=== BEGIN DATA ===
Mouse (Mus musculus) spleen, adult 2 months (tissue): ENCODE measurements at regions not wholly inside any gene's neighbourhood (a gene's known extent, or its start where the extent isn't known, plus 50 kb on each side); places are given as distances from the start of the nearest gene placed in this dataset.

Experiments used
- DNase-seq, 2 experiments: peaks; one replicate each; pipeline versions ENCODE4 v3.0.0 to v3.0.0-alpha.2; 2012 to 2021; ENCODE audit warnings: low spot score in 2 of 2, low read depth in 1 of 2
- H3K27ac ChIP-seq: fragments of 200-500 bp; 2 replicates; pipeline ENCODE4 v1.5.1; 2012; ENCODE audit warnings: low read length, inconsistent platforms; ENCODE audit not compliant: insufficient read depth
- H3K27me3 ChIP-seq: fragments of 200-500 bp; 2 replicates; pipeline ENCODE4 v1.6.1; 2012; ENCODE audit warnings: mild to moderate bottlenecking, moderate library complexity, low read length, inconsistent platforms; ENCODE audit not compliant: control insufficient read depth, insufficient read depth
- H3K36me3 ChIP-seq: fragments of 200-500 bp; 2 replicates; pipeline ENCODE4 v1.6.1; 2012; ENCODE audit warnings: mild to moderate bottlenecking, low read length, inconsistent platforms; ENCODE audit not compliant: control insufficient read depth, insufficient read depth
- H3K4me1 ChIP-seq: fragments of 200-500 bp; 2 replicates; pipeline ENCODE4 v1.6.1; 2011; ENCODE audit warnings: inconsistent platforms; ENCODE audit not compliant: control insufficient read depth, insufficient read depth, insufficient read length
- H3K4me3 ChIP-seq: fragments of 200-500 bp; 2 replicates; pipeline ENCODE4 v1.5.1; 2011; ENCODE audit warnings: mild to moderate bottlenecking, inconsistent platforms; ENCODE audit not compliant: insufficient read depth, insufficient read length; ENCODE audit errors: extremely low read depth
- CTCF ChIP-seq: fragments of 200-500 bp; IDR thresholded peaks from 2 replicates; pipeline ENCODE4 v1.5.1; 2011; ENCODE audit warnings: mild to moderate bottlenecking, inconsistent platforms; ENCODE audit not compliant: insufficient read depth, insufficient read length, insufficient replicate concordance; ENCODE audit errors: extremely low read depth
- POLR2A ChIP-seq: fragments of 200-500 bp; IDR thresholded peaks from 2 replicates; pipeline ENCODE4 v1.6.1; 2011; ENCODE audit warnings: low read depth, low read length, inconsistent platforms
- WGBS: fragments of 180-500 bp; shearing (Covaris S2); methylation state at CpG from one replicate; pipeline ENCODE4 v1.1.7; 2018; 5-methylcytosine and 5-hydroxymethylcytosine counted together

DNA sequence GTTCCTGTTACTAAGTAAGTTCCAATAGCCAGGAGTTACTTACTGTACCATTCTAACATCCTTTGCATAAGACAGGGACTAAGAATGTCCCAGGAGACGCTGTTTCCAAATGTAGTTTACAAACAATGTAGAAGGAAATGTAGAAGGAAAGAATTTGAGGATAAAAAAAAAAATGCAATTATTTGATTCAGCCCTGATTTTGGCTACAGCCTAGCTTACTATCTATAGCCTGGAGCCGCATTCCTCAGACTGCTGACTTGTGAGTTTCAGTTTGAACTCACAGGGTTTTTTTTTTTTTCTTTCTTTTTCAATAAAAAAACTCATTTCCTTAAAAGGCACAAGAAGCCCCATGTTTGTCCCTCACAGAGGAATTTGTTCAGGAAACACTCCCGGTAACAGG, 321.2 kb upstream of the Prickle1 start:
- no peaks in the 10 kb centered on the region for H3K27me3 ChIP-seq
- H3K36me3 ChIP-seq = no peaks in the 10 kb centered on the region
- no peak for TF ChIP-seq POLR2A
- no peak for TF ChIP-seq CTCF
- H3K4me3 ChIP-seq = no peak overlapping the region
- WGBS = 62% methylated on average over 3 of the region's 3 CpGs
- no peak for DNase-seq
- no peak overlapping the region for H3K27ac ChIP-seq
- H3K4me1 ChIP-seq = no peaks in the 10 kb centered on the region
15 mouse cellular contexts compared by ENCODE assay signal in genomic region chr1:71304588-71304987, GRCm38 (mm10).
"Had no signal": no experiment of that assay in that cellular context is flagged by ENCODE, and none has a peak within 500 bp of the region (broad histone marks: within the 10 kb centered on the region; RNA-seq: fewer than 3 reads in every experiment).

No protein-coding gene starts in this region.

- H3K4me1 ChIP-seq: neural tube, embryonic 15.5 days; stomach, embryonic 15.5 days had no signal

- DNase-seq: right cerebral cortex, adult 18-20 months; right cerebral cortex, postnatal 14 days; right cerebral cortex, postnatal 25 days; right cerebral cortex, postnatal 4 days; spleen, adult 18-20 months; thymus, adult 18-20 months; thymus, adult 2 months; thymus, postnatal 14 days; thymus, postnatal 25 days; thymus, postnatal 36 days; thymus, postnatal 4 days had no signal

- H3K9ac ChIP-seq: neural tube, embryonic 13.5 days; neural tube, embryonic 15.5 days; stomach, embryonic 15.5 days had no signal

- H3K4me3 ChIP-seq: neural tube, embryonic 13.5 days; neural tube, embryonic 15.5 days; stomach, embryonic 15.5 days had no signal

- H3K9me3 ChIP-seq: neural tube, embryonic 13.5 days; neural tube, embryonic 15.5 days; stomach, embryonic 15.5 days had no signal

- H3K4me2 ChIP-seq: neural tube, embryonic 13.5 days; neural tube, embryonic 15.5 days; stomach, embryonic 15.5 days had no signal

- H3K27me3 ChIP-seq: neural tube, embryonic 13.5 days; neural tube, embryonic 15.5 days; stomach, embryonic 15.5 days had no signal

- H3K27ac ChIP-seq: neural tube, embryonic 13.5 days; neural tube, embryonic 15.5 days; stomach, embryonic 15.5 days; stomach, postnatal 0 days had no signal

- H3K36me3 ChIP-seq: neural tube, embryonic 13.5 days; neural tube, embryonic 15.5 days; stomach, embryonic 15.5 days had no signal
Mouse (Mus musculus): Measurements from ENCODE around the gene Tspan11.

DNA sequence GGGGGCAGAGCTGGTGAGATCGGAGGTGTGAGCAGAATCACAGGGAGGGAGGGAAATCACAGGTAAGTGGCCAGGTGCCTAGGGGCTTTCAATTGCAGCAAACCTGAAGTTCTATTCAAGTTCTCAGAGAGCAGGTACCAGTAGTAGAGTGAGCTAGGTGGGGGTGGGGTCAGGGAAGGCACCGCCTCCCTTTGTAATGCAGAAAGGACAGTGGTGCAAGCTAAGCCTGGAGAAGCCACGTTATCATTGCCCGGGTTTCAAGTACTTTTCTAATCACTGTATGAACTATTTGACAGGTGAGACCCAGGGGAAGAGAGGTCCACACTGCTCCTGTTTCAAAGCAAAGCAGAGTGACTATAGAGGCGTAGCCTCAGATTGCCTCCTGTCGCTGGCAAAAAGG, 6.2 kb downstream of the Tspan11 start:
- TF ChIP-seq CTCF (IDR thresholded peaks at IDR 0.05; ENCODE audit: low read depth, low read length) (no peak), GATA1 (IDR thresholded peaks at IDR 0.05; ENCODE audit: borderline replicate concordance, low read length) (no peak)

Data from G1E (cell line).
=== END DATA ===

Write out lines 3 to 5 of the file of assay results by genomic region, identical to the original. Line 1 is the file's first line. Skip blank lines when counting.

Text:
- DNase-seq, 2 experiments: peaks; one replicate each; pipeline versions ENCODE4 v3.0.0 to v3.0.0-alpha.2; 2012 to 2021; ENCODE audit warnings: low spot score in 2 of 2, low read depth in 1 of 2
- H3K27ac ChIP-seq: fragments of 200-500 bp; 2 replicates; pipeline ENCODE4 v1.5.1; 2012; ENCODE audit warnings: low read length, inconsistent platforms; ENCODE audit not compliant: insufficient read depth
- H3K27me3 ChIP-seq: fragments of 200-500 bp; 2 replicates; pipeline ENCODE4 v1.6.1; 2012; ENCODE audit warnings: mild to moderate bottlenecking, moderate library complexity, low read length, inconsistent platforms; ENCODE audit not compliant: control insufficient read depth, insufficient read depth